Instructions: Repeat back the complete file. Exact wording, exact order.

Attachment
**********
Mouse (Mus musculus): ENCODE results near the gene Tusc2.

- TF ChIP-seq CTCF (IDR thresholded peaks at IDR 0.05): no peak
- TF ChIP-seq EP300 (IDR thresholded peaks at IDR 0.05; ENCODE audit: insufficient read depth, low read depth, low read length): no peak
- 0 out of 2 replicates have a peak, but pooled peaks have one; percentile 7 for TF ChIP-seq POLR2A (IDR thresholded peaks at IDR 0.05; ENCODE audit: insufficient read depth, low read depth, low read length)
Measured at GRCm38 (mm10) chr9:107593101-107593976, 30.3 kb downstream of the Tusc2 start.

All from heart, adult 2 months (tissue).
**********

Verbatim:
Mouse (Mus musculus): ENCODE results near the gene Tusc2.

- TF ChIP-seq CTCF (IDR thresholded peaks at IDR 0.05): no peak
- TF ChIP-seq EP300 (IDR thresholded peaks at IDR 0.05; ENCODE audit: insufficient read depth, low read depth, low read length): no peak
- 0 out of 2 replicates have a peak, but pooled peaks have one; percentile 7 for TF ChIP-seq POLR2A (IDR thresholded peaks at IDR 0.05; ENCODE audit: insufficient read depth, low read depth, low read length)
Measured at GRCm38 (mm10) chr9:107593101-107593976, 30.3 kb downstream of the Tusc2 start.

All from heart, adult 2 months (tissue).